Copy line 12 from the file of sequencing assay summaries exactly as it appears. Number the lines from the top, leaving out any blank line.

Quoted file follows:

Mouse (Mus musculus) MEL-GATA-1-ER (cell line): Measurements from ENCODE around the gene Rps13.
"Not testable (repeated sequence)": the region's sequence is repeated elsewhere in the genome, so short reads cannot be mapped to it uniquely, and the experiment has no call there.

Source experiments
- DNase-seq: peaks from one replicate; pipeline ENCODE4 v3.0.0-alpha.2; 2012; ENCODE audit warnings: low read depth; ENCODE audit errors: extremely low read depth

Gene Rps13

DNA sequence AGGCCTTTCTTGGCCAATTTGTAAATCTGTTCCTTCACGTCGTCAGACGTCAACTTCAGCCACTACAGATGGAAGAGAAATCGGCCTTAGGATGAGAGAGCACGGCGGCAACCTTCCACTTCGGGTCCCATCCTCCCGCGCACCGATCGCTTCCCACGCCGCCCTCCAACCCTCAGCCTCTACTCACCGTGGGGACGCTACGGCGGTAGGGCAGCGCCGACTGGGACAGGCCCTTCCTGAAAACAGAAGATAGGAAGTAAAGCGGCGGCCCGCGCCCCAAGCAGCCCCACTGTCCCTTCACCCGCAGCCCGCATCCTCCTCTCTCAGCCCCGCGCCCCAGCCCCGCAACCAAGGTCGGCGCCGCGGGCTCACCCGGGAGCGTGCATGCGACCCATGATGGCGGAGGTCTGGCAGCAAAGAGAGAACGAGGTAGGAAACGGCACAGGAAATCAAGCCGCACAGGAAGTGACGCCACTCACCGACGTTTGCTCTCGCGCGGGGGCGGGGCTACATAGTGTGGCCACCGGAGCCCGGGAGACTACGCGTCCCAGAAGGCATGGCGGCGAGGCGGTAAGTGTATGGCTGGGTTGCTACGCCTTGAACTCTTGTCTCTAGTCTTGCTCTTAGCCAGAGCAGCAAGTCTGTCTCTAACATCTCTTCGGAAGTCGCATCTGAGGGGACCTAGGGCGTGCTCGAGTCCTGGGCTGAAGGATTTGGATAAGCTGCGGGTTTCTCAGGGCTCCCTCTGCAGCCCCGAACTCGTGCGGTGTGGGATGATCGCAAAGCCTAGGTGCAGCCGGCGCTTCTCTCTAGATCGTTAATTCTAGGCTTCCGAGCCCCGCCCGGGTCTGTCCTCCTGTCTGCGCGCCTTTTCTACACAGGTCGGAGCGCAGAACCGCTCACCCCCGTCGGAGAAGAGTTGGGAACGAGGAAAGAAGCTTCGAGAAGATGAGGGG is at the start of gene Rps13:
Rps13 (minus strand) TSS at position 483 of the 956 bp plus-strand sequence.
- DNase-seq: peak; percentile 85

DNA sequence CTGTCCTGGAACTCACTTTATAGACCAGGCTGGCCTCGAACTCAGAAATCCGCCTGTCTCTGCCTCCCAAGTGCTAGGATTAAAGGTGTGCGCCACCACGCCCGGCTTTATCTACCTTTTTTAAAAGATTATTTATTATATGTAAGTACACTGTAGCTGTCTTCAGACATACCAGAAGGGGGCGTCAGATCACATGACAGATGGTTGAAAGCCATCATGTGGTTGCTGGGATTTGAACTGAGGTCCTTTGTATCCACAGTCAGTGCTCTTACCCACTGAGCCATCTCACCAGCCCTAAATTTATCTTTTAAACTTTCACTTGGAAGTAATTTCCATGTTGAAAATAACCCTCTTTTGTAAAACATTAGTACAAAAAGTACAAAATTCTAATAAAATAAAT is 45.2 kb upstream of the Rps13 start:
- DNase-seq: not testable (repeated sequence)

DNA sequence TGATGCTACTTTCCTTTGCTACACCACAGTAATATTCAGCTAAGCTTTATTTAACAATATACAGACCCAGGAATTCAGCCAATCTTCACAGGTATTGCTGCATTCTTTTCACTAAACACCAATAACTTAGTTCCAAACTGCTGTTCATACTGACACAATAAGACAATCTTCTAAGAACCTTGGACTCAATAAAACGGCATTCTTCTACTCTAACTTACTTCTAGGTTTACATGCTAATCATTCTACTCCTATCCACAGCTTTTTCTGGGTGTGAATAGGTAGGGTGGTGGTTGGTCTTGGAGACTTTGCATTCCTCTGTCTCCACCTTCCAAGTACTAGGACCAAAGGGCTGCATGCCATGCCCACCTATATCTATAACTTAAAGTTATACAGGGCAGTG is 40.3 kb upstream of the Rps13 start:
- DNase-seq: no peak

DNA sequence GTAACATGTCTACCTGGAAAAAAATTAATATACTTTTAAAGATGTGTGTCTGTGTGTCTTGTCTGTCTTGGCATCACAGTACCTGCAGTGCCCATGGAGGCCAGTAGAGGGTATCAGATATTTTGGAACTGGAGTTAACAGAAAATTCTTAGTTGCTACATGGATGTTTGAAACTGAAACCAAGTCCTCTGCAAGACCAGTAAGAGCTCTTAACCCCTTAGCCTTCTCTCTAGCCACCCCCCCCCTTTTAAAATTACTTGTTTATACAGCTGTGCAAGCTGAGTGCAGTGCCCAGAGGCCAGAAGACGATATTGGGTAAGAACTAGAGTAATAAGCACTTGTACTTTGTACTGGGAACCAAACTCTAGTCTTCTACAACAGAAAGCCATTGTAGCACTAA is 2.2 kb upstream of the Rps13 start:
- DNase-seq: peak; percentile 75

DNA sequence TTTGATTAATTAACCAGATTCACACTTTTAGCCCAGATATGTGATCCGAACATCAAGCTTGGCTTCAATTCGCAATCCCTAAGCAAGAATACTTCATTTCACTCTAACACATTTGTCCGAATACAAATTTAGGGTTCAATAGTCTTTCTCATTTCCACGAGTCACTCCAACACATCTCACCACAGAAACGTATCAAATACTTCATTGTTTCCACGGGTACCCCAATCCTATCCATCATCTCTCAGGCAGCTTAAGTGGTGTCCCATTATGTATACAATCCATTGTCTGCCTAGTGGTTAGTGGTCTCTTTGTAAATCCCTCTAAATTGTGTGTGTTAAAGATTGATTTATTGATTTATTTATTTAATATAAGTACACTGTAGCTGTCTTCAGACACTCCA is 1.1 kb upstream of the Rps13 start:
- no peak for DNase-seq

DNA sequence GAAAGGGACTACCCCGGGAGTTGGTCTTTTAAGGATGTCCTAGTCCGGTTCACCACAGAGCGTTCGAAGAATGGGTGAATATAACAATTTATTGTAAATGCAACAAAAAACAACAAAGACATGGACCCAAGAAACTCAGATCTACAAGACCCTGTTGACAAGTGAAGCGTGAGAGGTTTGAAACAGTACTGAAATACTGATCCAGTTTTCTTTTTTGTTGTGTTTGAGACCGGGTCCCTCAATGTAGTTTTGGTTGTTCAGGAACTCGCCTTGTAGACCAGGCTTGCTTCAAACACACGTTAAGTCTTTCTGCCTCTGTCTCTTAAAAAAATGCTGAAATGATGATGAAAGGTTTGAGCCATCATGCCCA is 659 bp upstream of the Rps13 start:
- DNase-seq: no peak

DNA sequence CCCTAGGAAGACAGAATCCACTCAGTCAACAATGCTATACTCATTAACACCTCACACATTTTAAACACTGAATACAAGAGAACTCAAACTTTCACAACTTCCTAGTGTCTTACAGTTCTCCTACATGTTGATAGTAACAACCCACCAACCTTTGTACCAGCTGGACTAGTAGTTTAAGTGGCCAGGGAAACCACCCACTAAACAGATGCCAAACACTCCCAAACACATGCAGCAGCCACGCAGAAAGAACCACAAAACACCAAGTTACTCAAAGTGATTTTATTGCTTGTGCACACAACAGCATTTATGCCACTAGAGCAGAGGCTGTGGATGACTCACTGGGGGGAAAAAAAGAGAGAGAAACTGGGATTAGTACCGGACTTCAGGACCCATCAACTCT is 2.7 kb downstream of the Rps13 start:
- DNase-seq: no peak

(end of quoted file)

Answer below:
- DNase-seq: no peak